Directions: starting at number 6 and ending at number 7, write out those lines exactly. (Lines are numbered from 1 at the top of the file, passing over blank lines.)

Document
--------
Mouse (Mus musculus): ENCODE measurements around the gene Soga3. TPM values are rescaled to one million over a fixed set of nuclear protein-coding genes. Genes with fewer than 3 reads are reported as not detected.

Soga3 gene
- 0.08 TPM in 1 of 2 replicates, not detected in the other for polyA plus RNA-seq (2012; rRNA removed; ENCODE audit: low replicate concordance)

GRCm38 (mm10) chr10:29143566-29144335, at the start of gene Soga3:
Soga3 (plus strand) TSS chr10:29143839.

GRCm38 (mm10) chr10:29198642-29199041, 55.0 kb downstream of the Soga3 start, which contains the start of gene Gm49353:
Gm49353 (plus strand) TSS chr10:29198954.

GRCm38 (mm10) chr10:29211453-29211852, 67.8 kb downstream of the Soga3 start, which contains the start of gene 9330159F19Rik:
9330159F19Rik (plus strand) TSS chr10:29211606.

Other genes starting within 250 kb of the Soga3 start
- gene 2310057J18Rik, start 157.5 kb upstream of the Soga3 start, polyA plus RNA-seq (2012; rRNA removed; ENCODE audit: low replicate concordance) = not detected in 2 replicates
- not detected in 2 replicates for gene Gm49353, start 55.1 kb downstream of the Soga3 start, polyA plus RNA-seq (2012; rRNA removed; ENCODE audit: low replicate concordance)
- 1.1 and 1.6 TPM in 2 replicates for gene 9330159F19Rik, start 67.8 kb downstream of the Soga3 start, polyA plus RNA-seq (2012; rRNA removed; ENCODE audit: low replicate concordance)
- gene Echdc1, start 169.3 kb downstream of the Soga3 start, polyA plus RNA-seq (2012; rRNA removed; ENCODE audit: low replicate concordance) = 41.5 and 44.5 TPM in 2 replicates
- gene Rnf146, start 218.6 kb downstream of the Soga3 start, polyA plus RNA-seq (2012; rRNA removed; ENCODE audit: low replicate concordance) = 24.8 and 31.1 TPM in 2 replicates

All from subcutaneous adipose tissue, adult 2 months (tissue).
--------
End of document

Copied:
GRCm38 (mm10) chr10:29198642-29199041, 55.0 kb downstream of the Soga3 start, which contains the start of gene Gm49353:
Gm49353 (plus strand) TSS chr10:29198954.